Case agreed on. A formal written enumeration of the facts in a case, assented to by both parties as correct and complete, and submitted to the court by their agreement, in order that a decision may be rendered without a trial, upon the court's conclusions of law upon the facts as stated.
Case for motion. In English divorce and probate practice, when a party desires to make a motion, he must file, among other papers, a case for motion, containing an abstract of the proceedings in the suit or action, a statement of the circumstances on which the motion is founded, and the prayer or nature of the decree or order desired. Browne, Div. 251; Browne, Prob.Pr. 295.
Case-made. A statement of facts in relation to a disputed point of law, agreed to by both parties and submitted to the court without a preceding action. This is found only in the Code states. See De Armond v. Whitaker, 99 Ala. 252, 13 So. 613; A complete record of each successive action of the trial court at the trial, including testimony. In re Opinion of the Judges, 29 Okl.Cr. 27, 232 P. 121, 122. A "case-made" consists of those things which transpired in court during the trial, and which are not a part of the record. Jones v. State, 9 Okl.Cr. 189, 130 P. 1178.
Case on appeal. In American practice. Before the argument in the appellate court of a case brought there for review, the appellant's counsel prepares a document or brief, bearing this name, for the information of the court, detailing the testimony and the proceedings below. In English practice. The "case on appeal" is a printed statement prepared by each of the parties to an appeal to the House of Lords or the privy council, setting out methodically the facts which make up his case, with appropriate references to the evidence printed in the "appendix.' The term also denotes a written statement, prepared and transmitted by an inferior court or judge, raising a question of law for the opinion of a superior court.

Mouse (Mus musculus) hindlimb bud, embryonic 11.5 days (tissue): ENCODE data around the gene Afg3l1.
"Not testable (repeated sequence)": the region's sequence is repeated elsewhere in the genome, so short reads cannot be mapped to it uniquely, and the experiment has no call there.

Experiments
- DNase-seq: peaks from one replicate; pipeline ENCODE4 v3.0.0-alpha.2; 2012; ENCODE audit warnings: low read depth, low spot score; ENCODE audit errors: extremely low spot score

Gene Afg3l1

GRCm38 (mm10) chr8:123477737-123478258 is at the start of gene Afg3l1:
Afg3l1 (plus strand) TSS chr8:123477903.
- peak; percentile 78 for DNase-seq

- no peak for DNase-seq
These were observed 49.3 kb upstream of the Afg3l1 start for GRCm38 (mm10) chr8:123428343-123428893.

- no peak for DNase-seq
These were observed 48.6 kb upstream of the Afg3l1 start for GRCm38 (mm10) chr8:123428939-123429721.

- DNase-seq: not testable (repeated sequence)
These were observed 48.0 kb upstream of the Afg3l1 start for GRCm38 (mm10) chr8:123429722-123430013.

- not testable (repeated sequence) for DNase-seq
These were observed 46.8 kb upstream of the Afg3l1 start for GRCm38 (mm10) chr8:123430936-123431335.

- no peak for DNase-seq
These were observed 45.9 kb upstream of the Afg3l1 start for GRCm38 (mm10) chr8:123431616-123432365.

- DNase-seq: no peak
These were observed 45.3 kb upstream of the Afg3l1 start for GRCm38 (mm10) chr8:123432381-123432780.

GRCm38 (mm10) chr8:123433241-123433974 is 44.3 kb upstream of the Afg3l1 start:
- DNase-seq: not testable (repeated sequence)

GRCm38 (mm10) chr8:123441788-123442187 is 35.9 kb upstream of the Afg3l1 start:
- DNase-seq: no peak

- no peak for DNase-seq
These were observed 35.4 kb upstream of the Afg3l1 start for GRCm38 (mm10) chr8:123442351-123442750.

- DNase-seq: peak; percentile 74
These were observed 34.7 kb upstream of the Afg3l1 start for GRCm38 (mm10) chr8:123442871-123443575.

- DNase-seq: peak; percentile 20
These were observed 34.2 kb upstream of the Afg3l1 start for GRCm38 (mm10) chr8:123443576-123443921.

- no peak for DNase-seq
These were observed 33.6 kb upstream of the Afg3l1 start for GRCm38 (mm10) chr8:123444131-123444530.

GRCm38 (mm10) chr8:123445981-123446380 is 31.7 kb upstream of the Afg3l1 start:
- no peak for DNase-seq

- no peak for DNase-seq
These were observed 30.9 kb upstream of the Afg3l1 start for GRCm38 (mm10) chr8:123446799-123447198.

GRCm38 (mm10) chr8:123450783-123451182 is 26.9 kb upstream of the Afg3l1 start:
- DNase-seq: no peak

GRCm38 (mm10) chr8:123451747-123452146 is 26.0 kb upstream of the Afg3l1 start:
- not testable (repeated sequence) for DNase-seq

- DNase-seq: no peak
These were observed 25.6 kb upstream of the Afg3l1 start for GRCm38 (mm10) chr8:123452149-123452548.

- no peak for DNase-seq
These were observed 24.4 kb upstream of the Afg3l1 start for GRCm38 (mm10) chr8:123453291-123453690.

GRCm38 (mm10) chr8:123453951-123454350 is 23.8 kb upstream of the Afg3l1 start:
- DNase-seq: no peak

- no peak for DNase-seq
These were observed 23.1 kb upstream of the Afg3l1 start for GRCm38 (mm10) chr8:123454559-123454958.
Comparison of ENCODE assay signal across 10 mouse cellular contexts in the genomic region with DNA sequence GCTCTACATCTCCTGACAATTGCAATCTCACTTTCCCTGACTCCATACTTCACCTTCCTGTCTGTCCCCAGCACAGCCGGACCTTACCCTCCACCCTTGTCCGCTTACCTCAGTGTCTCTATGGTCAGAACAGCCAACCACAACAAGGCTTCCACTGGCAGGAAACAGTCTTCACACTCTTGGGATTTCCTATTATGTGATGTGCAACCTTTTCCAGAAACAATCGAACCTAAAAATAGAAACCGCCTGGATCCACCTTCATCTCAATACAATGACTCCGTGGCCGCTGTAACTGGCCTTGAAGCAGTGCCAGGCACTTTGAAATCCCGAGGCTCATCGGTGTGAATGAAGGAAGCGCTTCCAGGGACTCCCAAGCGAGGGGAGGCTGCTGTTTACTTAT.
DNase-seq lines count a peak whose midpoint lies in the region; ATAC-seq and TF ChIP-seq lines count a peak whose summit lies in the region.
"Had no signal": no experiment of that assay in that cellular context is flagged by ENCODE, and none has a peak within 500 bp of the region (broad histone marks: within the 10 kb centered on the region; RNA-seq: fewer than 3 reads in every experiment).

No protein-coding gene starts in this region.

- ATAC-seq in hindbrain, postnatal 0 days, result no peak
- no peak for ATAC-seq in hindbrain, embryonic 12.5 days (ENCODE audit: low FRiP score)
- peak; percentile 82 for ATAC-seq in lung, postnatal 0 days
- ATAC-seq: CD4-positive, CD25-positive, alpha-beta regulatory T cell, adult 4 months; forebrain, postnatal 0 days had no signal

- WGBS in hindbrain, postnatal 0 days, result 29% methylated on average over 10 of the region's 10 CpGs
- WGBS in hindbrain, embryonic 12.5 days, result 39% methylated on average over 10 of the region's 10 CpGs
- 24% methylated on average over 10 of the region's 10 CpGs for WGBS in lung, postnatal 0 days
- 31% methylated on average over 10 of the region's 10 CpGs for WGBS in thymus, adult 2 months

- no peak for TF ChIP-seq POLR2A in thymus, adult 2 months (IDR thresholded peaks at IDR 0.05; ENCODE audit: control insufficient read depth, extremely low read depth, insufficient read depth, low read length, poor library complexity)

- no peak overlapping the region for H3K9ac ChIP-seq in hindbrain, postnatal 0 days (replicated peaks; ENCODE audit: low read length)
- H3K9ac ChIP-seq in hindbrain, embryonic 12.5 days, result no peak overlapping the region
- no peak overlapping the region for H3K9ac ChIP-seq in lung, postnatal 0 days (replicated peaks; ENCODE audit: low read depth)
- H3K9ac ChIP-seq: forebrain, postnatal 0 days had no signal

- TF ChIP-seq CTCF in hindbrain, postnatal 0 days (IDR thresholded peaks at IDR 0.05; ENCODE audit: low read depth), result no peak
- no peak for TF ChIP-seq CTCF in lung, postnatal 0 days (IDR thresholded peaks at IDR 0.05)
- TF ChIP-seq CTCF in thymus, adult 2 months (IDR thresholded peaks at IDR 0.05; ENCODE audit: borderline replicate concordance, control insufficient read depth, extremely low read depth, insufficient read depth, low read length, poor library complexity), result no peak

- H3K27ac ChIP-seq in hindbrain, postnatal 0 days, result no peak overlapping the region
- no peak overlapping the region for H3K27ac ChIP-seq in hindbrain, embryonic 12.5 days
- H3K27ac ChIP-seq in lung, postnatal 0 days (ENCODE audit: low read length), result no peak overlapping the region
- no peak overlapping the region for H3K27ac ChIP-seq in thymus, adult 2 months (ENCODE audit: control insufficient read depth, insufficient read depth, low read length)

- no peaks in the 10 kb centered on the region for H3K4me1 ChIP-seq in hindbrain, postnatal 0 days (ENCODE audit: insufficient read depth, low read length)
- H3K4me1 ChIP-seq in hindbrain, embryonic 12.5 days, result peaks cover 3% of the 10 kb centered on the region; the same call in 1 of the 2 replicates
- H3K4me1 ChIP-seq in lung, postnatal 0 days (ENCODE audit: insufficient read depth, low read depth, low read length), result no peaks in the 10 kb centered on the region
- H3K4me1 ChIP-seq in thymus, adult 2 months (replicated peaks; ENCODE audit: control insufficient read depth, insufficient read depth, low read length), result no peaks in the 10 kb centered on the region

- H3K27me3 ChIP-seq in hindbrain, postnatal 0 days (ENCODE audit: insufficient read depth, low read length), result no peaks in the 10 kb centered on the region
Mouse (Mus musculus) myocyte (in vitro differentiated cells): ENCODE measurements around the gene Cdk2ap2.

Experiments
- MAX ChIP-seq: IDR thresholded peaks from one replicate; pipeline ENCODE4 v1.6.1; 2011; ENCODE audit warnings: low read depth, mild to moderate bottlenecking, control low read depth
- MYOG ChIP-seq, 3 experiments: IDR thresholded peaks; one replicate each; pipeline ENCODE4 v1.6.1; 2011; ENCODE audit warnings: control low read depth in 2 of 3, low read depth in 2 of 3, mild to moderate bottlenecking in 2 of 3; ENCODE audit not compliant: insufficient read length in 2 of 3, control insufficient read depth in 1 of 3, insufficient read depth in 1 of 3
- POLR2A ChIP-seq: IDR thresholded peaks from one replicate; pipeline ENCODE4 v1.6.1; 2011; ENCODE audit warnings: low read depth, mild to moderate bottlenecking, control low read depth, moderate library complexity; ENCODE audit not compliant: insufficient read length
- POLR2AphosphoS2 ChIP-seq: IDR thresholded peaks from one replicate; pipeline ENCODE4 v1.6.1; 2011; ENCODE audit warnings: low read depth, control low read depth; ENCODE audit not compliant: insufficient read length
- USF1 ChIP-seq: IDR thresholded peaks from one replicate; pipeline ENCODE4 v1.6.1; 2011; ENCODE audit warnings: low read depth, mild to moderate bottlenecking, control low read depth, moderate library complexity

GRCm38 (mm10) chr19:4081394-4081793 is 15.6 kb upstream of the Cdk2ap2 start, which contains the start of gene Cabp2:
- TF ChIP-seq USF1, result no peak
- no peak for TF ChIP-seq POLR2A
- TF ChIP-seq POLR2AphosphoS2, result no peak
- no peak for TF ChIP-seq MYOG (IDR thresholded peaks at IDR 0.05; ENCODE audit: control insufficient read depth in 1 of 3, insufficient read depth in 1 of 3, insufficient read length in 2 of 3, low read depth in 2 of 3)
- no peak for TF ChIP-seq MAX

Case reserved. A statement in writing of the facts proved on the trial of a cause, drawn up and settled by the attorneys and counsel for the respective parties under the supervision of the judge, for the purpose of having certain points of law, which arose at the trial and could not then be satisfactorily decided, determined upon full argument before the court in Banc. This is otherwise called a "special case ;" and it is usual for the parties, where the law of the case is doubtful, to agree that the jury shall find a general verdict for the plaintiff, subject to the opinion of the court upon such a case to be made, instead of obtaining from the jury a special verdict. 3 Bl.Comm. 378; 3 Steph.Comm. 621; Steph.Pl. 92, 93; 1 Burrill, Pr. 242, 463.
Case stated. In practice. An agreement in writing, between a plaintiff and defendant, that the facts in dispute between them are as therein agreed upon and set forth. 3 Sharsw.Bla.Comm. 453, n. ; 6 Term, 313. A case agreed upon. A statement of all the facts of a case, with the names of the witnesses, and a detail of the documents which are to support them. A statement of agreed facts. Caissie v. City of Cambridge, 317 Mass. 346, 58 N.E.2d 169. An auditor's report. Hanifin v. C. & R. Const. Co., 313 Mass. 651, 48 N.E.2d 913, 918. A brief. As to the distinction between submission on a case stated and a submission merely on agreed facts, see Frati v. Jannini, 226 Mass. 430, 115 N.E. 746_747.
Case to move for new trial. In practice. A case prepared by the party against whom a verdict has been given, upon which to move the court to set aside the verdict and grant a new trial.
The word "cases" in section providing that "act shall apply in all cases now pending or hereafter instituted in which the final decree of divorce was recorded prior to the effective date of this act", is synonym of "supplementary proceedings". Chiapetta v. Jordan, 16 So.2d 641, 644, 153 Fla. 788.